ExxonMobil Can’t Hide Its Climate Records Any Longer

AP Photo/Gerald Herbert, File

Stacks and burn-off from the ExxonMobil refinery are seen at dusk in St. Bernard Parish, Louisiana. 

Last Monday, the Supreme Court batted off ExxonMobil’s attempt to quash Massachusetts Attorney General Maura Healy’s investigation of the company’s outsized influence on the country’s climate change policies.

Exxon has long been one of the fiercest climate change deniers in the fossil fuel industry. 

The company has also played a major role in feeding disinformation to the public and to a news media mired in he-said-she-said notions of journalistic balance.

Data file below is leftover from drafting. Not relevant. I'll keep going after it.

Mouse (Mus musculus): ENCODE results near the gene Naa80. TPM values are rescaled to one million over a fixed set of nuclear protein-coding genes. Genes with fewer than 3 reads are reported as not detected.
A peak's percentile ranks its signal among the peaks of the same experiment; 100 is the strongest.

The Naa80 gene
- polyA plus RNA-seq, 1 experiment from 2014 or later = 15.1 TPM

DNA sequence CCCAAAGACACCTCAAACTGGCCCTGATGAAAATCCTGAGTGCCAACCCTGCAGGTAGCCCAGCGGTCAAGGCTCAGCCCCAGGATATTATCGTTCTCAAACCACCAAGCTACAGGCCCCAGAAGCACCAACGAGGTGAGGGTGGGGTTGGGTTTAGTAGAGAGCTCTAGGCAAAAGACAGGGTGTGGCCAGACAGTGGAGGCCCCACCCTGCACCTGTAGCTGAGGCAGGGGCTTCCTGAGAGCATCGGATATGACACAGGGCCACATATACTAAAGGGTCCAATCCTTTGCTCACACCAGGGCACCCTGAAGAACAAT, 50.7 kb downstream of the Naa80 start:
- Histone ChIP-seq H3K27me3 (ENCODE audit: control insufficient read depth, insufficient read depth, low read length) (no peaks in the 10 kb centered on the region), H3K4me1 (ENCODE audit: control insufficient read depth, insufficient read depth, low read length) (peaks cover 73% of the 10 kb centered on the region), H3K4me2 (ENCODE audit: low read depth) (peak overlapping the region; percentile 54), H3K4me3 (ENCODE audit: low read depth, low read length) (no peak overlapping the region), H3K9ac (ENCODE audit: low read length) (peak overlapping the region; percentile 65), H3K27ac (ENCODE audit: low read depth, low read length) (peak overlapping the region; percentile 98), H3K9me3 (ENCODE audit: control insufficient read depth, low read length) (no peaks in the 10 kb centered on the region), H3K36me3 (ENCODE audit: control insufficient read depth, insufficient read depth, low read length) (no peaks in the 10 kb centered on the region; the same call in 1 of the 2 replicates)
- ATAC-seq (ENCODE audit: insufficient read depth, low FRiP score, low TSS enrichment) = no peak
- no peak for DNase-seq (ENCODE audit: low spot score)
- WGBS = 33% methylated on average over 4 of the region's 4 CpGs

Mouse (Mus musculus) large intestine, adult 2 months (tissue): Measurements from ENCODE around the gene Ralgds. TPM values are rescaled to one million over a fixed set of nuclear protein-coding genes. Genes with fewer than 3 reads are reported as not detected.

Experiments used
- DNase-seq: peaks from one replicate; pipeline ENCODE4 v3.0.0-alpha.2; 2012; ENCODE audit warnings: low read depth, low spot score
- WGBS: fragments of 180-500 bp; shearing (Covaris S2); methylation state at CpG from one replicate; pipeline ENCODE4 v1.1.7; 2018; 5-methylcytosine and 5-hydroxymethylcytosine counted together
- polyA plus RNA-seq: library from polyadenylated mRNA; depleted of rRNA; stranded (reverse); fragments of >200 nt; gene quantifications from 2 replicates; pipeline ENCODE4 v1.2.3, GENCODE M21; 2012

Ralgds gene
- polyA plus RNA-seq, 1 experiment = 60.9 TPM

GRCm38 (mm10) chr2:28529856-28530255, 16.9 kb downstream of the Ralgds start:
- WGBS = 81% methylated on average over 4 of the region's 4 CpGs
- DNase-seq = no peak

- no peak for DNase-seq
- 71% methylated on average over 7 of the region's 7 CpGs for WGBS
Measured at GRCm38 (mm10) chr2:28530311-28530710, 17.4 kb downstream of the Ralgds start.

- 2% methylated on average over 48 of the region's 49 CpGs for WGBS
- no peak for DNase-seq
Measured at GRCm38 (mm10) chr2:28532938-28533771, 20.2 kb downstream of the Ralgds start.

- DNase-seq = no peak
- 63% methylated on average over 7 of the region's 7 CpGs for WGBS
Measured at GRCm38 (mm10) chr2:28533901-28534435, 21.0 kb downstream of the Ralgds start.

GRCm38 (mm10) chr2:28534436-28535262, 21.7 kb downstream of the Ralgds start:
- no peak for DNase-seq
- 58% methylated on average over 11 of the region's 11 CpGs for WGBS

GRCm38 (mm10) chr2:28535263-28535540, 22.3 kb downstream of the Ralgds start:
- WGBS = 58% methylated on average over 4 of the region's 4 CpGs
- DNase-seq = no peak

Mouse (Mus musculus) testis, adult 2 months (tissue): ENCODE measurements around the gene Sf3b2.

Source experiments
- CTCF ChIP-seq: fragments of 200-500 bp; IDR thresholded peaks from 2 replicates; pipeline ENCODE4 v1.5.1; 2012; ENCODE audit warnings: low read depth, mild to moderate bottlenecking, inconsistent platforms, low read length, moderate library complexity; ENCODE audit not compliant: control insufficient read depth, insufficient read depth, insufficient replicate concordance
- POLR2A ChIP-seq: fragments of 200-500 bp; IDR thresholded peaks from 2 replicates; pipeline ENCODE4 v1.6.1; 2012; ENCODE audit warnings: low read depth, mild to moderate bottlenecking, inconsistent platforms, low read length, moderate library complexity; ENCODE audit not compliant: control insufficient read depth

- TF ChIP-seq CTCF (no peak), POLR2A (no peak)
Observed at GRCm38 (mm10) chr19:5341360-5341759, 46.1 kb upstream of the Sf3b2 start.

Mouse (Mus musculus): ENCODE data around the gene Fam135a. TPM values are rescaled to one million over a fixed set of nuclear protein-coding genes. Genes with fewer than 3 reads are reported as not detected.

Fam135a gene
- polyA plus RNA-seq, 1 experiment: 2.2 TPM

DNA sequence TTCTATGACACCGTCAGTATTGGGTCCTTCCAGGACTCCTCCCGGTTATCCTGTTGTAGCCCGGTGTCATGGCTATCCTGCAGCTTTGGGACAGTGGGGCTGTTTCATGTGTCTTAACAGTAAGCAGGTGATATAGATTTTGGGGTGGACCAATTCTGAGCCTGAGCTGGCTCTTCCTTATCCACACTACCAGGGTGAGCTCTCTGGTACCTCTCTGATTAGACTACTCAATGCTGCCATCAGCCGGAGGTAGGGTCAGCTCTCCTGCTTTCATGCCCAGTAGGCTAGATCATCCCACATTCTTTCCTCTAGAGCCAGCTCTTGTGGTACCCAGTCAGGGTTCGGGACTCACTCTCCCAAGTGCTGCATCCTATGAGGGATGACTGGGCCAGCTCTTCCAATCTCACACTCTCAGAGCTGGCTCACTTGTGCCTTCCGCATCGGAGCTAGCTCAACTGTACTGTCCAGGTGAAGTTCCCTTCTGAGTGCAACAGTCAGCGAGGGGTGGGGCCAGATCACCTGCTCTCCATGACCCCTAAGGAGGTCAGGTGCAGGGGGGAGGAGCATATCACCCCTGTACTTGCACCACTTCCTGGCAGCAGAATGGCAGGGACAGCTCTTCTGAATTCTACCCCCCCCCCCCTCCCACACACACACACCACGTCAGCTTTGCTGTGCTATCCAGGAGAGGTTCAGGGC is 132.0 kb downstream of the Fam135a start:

In the wake of the Supreme Court’s rejection of its petition to hear the case, the company could now be poised to take a hard fall as Massachusetts and other states and jurisdictions investigate how the company reacted to the climate threat.

In 2016, Healey launched an effort to obtain several decades worth of materials on the company’s internal deliberations on climate to uncover what Exxon knew about the crisis as it crafted its policies. After the Supreme Judicial Court, the top Massachusetts court, backed up the attorney general after Exxon refused to comply with her demands, the company turned to the Supreme Court.

Exxon filed a petition to persuade the Court hear its case, arguing that Massachusetts did not have the standing to compel a corporation, which did not operate directly in the state to cooperate with state investigators.